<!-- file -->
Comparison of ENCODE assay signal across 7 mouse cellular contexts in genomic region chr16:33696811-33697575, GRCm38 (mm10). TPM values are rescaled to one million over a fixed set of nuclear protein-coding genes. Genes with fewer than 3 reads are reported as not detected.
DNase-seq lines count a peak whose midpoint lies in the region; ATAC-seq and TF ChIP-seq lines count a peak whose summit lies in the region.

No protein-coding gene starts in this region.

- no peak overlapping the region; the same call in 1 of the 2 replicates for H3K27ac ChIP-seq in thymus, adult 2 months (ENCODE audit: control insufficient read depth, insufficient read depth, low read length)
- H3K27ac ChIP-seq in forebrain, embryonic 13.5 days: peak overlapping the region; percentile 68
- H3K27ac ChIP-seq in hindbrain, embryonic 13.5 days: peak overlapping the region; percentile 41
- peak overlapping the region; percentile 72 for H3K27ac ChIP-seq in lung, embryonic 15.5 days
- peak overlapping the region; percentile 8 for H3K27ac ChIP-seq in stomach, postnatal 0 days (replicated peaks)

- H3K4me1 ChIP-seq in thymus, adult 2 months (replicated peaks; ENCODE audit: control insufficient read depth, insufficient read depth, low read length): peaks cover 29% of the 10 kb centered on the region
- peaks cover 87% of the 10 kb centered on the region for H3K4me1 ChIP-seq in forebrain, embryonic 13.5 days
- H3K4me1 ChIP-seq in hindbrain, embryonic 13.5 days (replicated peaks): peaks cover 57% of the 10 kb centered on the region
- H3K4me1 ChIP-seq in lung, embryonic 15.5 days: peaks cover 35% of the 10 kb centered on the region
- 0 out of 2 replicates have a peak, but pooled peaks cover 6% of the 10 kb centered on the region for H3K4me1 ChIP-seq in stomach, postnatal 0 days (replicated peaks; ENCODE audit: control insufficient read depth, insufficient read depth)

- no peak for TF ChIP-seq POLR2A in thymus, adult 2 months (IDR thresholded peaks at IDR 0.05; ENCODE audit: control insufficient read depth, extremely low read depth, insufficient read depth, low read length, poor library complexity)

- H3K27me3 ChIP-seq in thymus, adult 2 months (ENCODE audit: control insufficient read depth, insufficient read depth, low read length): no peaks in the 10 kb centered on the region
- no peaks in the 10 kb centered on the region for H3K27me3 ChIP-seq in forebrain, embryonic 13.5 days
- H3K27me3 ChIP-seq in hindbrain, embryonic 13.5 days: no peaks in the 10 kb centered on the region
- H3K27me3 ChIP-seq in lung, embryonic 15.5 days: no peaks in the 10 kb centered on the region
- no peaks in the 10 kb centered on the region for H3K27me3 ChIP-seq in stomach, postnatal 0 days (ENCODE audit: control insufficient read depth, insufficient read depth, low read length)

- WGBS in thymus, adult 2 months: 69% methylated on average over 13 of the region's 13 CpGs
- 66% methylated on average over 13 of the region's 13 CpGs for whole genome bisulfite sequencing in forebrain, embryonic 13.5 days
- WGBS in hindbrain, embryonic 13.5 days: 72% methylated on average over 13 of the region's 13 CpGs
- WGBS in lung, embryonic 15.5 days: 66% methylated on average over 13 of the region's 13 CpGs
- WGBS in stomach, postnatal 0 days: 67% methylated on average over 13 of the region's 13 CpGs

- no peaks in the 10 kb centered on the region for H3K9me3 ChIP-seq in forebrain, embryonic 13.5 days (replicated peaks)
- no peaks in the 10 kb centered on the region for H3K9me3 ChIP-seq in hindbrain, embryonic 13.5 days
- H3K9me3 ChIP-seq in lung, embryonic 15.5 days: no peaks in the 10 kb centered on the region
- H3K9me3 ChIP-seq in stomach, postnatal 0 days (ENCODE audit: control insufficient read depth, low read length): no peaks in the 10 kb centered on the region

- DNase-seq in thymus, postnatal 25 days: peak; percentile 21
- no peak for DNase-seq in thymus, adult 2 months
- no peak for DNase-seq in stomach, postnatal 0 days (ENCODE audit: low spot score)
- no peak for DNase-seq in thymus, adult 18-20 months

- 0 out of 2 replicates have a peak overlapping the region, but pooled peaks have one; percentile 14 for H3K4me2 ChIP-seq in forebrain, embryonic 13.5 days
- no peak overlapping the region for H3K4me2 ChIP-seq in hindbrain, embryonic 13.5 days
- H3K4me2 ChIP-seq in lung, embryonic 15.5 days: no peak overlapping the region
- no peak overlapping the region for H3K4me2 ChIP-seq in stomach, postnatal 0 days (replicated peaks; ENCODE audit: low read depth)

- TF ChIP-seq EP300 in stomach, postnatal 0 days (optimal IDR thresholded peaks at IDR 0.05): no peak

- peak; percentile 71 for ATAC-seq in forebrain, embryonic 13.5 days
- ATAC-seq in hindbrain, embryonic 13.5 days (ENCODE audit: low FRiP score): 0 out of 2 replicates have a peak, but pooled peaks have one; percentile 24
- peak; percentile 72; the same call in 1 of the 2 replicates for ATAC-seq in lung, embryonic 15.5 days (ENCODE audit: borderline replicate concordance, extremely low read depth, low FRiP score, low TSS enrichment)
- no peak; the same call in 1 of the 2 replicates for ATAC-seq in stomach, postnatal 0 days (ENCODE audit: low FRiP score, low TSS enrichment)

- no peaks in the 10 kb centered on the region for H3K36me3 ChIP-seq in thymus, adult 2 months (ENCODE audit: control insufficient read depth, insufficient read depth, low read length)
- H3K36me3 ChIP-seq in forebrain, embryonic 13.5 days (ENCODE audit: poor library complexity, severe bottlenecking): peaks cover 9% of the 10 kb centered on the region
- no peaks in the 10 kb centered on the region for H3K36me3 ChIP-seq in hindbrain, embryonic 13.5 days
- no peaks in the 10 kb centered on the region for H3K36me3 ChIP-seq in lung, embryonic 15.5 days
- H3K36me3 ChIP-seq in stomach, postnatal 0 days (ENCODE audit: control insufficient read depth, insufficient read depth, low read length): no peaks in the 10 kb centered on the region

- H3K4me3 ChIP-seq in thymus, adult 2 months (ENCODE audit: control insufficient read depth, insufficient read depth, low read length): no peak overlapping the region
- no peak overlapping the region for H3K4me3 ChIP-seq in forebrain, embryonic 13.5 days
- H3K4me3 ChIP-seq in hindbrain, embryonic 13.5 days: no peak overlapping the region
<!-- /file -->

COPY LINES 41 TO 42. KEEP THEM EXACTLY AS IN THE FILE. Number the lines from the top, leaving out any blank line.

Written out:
- no peak; the same call in 1 of the 2 replicates for ATAC-seq in stomach, postnatal 0 days (ENCODE audit: low FRiP score, low TSS enrichment)

- no peaks in the 10 kb centered on the region for H3K36me3 ChIP-seq in thymus, adult 2 months (ENCODE audit: control insufficient read depth, insufficient read depth, low read length)